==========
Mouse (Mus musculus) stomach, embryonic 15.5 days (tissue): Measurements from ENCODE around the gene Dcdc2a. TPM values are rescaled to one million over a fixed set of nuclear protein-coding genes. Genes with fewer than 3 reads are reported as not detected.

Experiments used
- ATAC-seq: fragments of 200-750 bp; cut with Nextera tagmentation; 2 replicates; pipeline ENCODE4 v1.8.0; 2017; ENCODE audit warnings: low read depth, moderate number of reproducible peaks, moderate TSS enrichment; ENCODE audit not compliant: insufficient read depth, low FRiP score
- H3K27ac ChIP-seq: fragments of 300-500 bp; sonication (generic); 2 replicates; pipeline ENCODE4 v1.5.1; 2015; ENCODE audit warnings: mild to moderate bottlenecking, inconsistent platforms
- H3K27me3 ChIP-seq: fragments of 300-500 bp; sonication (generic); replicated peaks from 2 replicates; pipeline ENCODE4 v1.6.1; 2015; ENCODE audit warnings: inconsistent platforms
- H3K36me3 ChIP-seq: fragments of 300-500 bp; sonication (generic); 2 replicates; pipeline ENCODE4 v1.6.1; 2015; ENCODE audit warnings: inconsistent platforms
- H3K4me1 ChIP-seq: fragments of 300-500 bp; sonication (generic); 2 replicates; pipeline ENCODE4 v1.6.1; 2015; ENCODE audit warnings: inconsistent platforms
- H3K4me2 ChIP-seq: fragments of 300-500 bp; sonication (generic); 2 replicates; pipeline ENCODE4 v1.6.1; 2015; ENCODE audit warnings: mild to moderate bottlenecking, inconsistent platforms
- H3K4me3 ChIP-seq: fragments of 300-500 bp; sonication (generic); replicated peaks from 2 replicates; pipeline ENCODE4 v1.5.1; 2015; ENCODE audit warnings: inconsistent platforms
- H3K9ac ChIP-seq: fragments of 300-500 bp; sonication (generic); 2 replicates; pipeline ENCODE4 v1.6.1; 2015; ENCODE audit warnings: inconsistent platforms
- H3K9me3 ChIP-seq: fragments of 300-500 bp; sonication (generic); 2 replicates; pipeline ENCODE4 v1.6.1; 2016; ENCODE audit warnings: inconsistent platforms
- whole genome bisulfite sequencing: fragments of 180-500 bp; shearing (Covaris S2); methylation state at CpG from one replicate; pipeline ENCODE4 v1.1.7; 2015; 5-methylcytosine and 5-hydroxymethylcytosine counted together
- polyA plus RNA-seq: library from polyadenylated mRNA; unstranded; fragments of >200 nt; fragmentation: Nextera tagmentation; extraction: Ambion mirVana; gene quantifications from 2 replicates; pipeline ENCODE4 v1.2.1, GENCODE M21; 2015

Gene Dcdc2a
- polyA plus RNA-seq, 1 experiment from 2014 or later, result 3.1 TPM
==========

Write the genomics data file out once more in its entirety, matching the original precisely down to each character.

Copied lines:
Mouse (Mus musculus) stomach, embryonic 15.5 days (tissue): Measurements from ENCODE around the gene Dcdc2a. TPM values are rescaled to one million over a fixed set of nuclear protein-coding genes. Genes with fewer than 3 reads are reported as not detected.

Experiments used
- ATAC-seq: fragments of 200-750 bp; cut with Nextera tagmentation; 2 replicates; pipeline ENCODE4 v1.8.0; 2017; ENCODE audit warnings: low read depth, moderate number of reproducible peaks, moderate TSS enrichment; ENCODE audit not compliant: insufficient read depth, low FRiP score
- H3K27ac ChIP-seq: fragments of 300-500 bp; sonication (generic); 2 replicates; pipeline ENCODE4 v1.5.1; 2015; ENCODE audit warnings: mild to moderate bottlenecking, inconsistent platforms
- H3K27me3 ChIP-seq: fragments of 300-500 bp; sonication (generic); replicated peaks from 2 replicates; pipeline ENCODE4 v1.6.1; 2015; ENCODE audit warnings: inconsistent platforms
- H3K36me3 ChIP-seq: fragments of 300-500 bp; sonication (generic); 2 replicates; pipeline ENCODE4 v1.6.1; 2015; ENCODE audit warnings: inconsistent platforms
- H3K4me1 ChIP-seq: fragments of 300-500 bp; sonication (generic); 2 replicates; pipeline ENCODE4 v1.6.1; 2015; ENCODE audit warnings: inconsistent platforms
- H3K4me2 ChIP-seq: fragments of 300-500 bp; sonication (generic); 2 replicates; pipeline ENCODE4 v1.6.1; 2015; ENCODE audit warnings: mild to moderate bottlenecking, inconsistent platforms
- H3K4me3 ChIP-seq: fragments of 300-500 bp; sonication (generic); replicated peaks from 2 replicates; pipeline ENCODE4 v1.5.1; 2015; ENCODE audit warnings: inconsistent platforms
- H3K9ac ChIP-seq: fragments of 300-500 bp; sonication (generic); 2 replicates; pipeline ENCODE4 v1.6.1; 2015; ENCODE audit warnings: inconsistent platforms
- H3K9me3 ChIP-seq: fragments of 300-500 bp; sonication (generic); 2 replicates; pipeline ENCODE4 v1.6.1; 2016; ENCODE audit warnings: inconsistent platforms
- whole genome bisulfite sequencing: fragments of 180-500 bp; shearing (Covaris S2); methylation state at CpG from one replicate; pipeline ENCODE4 v1.1.7; 2015; 5-methylcytosine and 5-hydroxymethylcytosine counted together
- polyA plus RNA-seq: library from polyadenylated mRNA; unstranded; fragments of >200 nt; fragmentation: Nextera tagmentation; extraction: Ambion mirVana; gene quantifications from 2 replicates; pipeline ENCODE4 v1.2.1, GENCODE M21; 2015

Gene Dcdc2a
- polyA plus RNA-seq, 1 experiment from 2014 or later, result 3.1 TPM